I grew up an utter baseball nerd. I spent more time with baseball cards than I did with people, studying the stats on the backs of thin cardboard print-outs, caching their numbers in some fleshy brain lobe for no practical reason whatsoever. The obsession began in 1994 when my father pulled out the 1989 Fleer box set he had purchased to celebrate the year of my birth. He directed my attention to one particular rookie card, number 548 of the set, on which a glossy-faced kid was framed in an old school Mariners uniform.
By that time, Ken Griffey Jr. had already displayed the wealth of talent with which he had been blessed. He was a five-tools player in every sense of the term. “This guy is special,” my dad told me. And from my five-year-old self’s hero (my father), another was born. I followed Griffey’s career very closely over the next two decades, tracking every home run, every catch, every trade, and every injury, up until his recent enshrinement into baseball’s Hall of Fame.
Today I have several hundred Griffey cards (though, somehow, I’ve never possessed THE baseball card: his 1989 Upper Deck rookie) and untold Griffey ephemera. Autographs, picture balls, gameworn jerseys, limited edition inserts and their accompanying verifications of authenticity, audio cards that play real-time commentary of the centerfielder’s various spectacular plays.
There was one such card that played back the commentator’s reaction to this catch. And one that detailed the extraordinary moment when he and his father—the baseball player Ken Griffey Sr.—hit back-to-back home runs (see below). This guy was otherworldly. He did things no one had ever seen before, and he had the sweetest swing that ever graced this Earth. If not for the litany of injuries he suffered after his ill-fated trade to the Reds, we’d be talking about him as the greatest player of all-time.
Even with the injuries, he’s inarguably one of the best, with 630 home runs (sixth all-time), 13x all-star, 10 gold gloves, seven silver sluggers, and, most impressive of all, his remaining untainted by PEDs in a generation defined by them. For all of these accomplishments, Griffey was elected to Cooperstown with a record 99.32% of the vote, breaking Tom Seaver’s record of 98.84% and obliterating the 75% needed for admission. And, of course, I’m far from the only one enamored of him. His image transcended sports, his larger cultural presence second to only Michael Jordan amongst sports figures. In addition to the high profile sponsorship deals, though, Griffey also infiltrated pop culture in a handful of other oddball appearances.
In 1994, the same year I first set eyes upon that card, Griffey appeared as a quasi-villainous superstar in Little Big League, a film in which a 12-year-old takes over managerial responsibilities for the Minnesota Twins. In a one-game playoff with Seattle, Griffey hits a bomb and robs one of the Twins of a home run to seal their fate and effectively end the movie. The Twins are my team, but I felt okay about their loss since Griffey was the one to deny them.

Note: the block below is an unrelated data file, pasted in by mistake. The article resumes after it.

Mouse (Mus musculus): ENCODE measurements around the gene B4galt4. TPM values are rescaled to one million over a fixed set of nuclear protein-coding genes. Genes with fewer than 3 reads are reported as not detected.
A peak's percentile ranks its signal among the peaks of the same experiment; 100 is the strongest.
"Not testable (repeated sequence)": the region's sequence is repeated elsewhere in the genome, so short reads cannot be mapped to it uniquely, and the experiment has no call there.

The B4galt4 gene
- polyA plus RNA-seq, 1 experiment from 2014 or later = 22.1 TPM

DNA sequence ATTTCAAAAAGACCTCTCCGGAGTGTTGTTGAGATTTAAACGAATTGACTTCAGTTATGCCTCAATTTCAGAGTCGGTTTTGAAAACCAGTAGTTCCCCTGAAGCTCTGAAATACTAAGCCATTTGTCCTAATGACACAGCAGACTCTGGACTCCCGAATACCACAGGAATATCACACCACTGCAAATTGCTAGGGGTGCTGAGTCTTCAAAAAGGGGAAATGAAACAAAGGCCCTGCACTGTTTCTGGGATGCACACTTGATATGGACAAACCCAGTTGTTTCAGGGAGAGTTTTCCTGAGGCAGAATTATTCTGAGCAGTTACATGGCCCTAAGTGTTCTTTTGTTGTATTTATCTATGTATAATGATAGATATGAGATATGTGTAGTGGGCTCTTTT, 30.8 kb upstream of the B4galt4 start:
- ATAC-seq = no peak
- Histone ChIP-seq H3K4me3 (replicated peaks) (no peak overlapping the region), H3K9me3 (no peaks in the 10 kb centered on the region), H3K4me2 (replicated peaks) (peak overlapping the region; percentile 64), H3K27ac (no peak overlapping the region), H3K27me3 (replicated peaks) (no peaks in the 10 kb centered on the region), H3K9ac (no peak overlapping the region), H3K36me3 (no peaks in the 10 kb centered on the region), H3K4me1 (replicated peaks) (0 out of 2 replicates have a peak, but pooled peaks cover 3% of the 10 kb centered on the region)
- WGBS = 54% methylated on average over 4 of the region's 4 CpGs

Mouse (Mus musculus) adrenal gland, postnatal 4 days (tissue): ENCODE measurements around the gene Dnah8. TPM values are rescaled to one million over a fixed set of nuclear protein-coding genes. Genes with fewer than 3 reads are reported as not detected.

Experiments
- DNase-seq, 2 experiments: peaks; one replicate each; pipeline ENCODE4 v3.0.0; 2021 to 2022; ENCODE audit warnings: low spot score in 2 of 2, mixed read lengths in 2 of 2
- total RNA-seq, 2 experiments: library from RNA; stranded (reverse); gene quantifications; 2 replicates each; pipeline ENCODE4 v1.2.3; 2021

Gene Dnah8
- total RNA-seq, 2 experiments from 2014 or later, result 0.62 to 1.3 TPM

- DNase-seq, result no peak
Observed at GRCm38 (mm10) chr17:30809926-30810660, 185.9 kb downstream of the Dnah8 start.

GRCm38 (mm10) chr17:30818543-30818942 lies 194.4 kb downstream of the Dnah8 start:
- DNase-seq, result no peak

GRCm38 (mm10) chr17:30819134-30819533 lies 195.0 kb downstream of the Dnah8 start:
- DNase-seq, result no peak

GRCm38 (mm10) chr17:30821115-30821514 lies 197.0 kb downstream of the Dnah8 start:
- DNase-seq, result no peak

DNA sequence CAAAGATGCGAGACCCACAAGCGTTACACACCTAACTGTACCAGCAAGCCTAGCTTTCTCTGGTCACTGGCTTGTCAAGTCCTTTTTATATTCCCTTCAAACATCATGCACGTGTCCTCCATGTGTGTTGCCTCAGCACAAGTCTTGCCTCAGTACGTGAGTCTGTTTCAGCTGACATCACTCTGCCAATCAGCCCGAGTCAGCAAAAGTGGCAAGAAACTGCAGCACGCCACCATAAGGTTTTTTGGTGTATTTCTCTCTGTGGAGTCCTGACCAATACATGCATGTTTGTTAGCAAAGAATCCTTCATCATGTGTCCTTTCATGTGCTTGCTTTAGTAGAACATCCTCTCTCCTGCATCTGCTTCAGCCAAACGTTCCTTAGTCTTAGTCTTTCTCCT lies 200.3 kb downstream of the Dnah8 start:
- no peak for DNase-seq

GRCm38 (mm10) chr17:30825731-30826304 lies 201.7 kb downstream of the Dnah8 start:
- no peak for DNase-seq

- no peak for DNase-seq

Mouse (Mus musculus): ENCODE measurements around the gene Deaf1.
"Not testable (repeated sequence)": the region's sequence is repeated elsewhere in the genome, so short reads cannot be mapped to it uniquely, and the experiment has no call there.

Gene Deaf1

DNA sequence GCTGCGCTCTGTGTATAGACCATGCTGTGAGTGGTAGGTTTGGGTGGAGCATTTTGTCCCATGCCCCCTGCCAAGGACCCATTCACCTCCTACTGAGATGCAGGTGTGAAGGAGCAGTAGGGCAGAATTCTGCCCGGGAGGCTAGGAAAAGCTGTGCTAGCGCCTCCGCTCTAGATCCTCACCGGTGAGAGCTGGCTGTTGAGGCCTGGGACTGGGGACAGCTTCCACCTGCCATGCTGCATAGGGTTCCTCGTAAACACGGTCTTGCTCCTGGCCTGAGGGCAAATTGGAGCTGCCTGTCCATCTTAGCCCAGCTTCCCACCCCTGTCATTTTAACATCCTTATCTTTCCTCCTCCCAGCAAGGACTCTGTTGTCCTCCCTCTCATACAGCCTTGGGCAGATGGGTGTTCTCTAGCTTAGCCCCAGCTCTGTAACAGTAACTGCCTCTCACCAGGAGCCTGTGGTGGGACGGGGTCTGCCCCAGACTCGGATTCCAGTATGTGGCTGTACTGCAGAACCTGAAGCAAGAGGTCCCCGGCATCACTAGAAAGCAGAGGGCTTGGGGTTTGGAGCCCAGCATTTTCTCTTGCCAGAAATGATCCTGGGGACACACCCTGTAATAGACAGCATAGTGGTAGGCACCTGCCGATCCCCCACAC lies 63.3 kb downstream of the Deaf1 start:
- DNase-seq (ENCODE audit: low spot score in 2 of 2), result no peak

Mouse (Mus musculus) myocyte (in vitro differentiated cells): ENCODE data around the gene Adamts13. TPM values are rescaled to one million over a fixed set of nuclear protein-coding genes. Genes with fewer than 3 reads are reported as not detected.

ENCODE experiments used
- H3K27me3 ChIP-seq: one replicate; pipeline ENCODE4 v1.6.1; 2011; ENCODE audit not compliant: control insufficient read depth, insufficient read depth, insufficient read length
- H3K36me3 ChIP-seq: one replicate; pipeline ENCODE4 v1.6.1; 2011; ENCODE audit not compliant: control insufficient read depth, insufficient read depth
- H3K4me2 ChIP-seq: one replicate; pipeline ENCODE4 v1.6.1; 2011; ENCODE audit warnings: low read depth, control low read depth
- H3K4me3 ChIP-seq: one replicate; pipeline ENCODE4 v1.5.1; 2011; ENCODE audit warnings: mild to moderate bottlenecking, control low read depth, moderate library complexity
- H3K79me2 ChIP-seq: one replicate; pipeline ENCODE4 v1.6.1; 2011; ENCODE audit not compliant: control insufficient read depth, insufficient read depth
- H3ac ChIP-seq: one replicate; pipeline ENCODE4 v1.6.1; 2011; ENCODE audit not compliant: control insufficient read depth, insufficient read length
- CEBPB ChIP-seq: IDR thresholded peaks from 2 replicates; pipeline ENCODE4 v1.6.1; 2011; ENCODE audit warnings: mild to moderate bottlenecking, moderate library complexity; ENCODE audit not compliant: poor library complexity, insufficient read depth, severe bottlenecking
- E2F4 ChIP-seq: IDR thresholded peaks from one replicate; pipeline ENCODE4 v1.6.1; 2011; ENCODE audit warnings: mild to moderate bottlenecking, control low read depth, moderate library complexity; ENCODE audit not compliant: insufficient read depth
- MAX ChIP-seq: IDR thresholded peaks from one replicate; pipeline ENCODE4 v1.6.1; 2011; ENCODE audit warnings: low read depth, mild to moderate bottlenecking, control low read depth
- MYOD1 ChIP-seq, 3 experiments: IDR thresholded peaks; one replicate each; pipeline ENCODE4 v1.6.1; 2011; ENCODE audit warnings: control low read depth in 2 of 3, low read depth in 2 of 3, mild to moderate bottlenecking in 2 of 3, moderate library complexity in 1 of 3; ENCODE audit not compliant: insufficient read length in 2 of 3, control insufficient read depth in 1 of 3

Two year earlier, Griffey guest starred in the The Simpsons episode “Homer at the Bat.” The Springfield Nuclear Power Plant softball team, led by Homer and fielded by Mr. Burns, is vying for the championship, so Mr. Burns tags nine big leaguers to help them win. Griffey ultimately overdoses on nerve tonic and suffers a case of gigantism, but Homer’s team still takes the crown. Incidentally, it was the first Simpsons episode to top the Cosby Show in ratings.
Griffey was also the centerpiece of a pair of video games. One, an arcade style game called Ken Griffey Jr.’s Slugfest, was your standard Nintendo 64 baseball caricature. I wore the cover off my condensed Game Boy version. I remember not really even enjoying it that much. I played more out of obligation to Griffey than anything—talk about a successful marketing strategy.
The other one, Ken Griffey Jr. Presents Major League Baseball, was far more bizarre. The SNES offering was recognized with an MLB license, but not a license from the MLBPA (Major League Baseball’s Players Association). That meant that they could use real team names but not the names of real players. Instead, developer Software Creations modeled its lineups after regional heroes. The Orioles’ Cal Ripken Jr., for instance, was replaced with pencil-mustached film director and Baltimore native John Waters. The Boston Red Sox were all characters from Cheers. Philip K. Dick pitched for the Cincinnati Reds. The Detroit Tigers were all famous Motown singers. And both the Mets and Dodgers were represented by punk rock icons from their respective cities. The only real player in the entire game, of course, was Griffey. It was truly an amazing convergence of pop culture, and regardless of whether Griffey had anything to do with it, he remains the face of it all.
My level of happiness is no longer directly tied to the successes of Ken Griffey Jr., and I haven’t played Ken Griffey Jr.’s Slugfest in more than a decade. But his near unanimous admission to the Hall of Fame was both an affirmation of my youthful reverence and a nice reminder of the rather extensive roles he played throughout my childhood. Any nerd, even non-baseball nerds, can appreciate another’s overwhelming devotion to some larger-than-life figure, and for me that was Ken Griffey Jr. It feels as though his Cooperstown acceptance, though many years foretold, finally brings to a close the last pseudo-mythical, non-Sabermetric era of baseball, where swings can still be beautiful instead of a series of data points, and where paper baseball cards can still fascinate a child.
Featured Image: Clare and Ben/Flickr